The most pressing problems facing Lagos’s water supply will be revealed in new expert analysis conducted by WaterAid, Arup and the Nigerian government, as key policy makers, engineers, experts and investors convene in Lagos to build a clear strategy to address key water issues in the city.

The analysis is set to confirm that rapid economic growth, a rising population, and the impacts of climate change are all affecting the water supply of Lagos and must be addressed if this global economic hub is to continue to grow and prosper.

Pollution from untreated water, sea level rise and industrial processes are potentially undermining the city’s groundwater supply, and flooding is made worse by the refuse blocking its gutters and drains. If protected, this same groundwater could act as a vital buffer to preventing increasingly severe impacts of climate change.

Key water sector stakeholders in the State met on Tuesday 26 September for a crucial water summit to discuss this analysis and prioritise areas for action, including the lack of data on water resources, and the barriers in investing in water infrastructure and services which are worsening these issues.

Stakeholders included Lagos State Ministry of the Environment and Water Resources, Lagos Water Cooperation, Lagos State Waste Management Office, Lagos State Water Regulatory Commission, Lagos State Resilience Office, development partners and civil society organizations.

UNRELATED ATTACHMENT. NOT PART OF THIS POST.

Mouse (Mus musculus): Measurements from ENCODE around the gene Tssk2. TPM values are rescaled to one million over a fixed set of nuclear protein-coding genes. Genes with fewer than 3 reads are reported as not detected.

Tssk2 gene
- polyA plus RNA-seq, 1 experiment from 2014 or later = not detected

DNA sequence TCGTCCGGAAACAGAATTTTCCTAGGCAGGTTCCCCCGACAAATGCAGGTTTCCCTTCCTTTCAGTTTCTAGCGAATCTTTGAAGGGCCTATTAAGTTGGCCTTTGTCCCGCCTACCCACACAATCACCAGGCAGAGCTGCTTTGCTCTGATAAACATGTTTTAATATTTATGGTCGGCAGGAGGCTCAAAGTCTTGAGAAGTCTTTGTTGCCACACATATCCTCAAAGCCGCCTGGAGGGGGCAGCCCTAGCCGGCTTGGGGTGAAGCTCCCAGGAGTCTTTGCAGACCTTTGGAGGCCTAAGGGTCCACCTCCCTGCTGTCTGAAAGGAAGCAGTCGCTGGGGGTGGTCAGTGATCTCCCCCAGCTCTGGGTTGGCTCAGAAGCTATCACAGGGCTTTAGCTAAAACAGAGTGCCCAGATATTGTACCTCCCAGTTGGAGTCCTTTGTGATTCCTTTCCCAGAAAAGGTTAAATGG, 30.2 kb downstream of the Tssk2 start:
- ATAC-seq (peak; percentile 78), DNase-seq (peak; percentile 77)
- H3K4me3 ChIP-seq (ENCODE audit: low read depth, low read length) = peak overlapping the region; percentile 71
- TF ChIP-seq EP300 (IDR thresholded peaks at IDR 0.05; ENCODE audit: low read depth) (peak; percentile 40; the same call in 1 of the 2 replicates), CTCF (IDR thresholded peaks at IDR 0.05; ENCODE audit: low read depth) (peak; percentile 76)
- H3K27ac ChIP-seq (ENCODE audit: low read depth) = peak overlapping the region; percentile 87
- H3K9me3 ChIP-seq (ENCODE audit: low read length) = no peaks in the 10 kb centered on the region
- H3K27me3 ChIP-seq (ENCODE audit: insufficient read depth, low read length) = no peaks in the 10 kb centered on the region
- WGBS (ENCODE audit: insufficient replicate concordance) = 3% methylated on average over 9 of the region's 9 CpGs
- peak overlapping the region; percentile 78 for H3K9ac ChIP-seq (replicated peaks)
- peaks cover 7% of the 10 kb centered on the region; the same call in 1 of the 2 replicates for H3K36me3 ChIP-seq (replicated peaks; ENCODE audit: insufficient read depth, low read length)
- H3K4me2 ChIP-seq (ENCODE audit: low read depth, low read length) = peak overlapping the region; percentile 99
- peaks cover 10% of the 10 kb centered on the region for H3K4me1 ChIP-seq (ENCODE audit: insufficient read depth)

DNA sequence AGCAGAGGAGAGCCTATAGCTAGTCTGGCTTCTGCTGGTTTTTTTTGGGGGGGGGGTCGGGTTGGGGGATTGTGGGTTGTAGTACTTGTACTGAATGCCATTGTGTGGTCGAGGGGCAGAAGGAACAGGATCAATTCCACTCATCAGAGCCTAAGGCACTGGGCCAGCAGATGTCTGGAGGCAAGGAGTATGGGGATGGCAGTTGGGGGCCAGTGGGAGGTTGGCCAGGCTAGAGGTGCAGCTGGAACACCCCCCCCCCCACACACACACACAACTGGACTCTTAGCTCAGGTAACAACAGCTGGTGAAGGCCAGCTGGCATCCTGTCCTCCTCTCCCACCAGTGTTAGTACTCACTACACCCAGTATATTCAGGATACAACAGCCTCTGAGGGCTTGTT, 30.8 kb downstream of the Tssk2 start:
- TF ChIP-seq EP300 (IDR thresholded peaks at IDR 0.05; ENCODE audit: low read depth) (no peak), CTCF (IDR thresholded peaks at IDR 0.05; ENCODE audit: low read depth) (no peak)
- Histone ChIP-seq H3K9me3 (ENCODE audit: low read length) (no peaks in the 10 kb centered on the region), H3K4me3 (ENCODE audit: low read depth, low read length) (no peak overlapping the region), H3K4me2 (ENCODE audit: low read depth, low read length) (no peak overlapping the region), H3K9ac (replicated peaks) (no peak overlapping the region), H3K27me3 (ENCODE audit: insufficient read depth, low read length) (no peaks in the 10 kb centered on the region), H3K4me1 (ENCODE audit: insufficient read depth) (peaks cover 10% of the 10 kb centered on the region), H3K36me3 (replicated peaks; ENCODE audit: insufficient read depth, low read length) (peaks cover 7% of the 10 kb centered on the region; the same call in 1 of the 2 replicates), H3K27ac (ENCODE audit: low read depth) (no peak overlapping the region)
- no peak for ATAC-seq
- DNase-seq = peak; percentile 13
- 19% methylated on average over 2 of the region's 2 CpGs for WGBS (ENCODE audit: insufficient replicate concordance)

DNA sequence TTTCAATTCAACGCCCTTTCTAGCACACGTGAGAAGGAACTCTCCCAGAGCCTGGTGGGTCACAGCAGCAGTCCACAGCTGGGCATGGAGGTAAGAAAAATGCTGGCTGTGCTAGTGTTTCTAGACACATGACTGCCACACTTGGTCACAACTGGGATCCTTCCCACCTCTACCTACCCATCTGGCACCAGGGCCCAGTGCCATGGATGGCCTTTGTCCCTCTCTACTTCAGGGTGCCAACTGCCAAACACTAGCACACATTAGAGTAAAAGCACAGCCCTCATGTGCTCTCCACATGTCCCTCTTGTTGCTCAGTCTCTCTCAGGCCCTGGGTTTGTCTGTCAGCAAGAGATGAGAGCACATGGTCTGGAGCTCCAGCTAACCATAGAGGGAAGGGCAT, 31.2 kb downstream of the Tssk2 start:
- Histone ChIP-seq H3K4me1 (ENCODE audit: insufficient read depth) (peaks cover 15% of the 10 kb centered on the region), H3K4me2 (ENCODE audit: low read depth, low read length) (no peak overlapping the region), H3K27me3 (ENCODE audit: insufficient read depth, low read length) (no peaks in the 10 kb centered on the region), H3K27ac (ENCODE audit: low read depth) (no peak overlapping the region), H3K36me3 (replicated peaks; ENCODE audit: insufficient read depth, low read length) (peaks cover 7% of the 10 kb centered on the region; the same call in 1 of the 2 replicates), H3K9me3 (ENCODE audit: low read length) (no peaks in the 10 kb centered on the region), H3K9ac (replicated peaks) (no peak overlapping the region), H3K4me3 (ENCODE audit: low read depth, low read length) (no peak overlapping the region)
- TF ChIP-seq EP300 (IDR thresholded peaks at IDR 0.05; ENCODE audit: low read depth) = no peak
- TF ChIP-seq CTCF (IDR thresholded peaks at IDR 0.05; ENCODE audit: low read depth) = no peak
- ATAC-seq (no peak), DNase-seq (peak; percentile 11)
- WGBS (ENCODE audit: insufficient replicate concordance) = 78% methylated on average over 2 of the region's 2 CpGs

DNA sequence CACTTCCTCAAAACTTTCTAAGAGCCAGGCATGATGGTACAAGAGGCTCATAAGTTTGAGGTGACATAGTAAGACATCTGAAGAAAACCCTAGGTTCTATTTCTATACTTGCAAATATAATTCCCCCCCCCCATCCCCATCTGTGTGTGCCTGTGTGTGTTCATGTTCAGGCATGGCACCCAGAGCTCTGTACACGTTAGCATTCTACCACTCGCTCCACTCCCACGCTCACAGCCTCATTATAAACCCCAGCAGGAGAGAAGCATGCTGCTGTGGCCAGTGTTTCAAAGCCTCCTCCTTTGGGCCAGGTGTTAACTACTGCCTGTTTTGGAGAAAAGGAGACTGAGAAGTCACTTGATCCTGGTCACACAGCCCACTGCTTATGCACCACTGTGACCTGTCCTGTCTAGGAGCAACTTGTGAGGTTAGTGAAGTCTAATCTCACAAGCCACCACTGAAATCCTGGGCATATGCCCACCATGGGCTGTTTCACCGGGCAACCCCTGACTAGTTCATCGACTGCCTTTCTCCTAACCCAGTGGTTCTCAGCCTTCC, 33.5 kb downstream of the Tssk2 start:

Once there is an agreed approach, the Resilient Water Accelerator, supported by the Nigerian, United Kingdom and Dutch Governments, will facilitate the development and design of a sustainable response to these issues, and work with donors and investors to attract much needed finance.

This builds on a year of engagement to help identify the major risks to the city as part of the Resilient Water Accelerator initiative – a collaboration with local actors and sectors supporting climate-vulnerable communities to secure clean and reliable water resources and services. 

The meetings this week mark a turning point in Lagos’ water future as we move much needed water investment to the top of the agenda. Climate impacts are hitting Nigeria hard, with droughts and flooding harming public health, disempowering some of the poorest in society, and disrupting commerce and supply chains. These problems are only increasing, so it is not a question of if there will be investment, but when. We are working in partnership with the authorities, as well as national and global experts, to ensure that we can secure major investment into much needed water services sooner rather than later and set this amazing city onto a green development pathway.

Philip Obosi

Nigeria's Country Lead, Resilient Water Accelerator

The problems and the solutions are well known to us, but as in many cities of this scale, if we are to improve long-term resilience, we must work to understand the main underlying issues that are causing the problems, and then also understand how these problems interact. The City Water Resilience Approach (CWRA) that we have been using, has helped identify several key areas where, if urgent action is taken, will not only resolve pressing water issues, but also boost the ability of the city to address other challenges relating to the quality, quantity and accessibility of water for residents and businesses.

Martin Shouler

Global Water Leader, Arup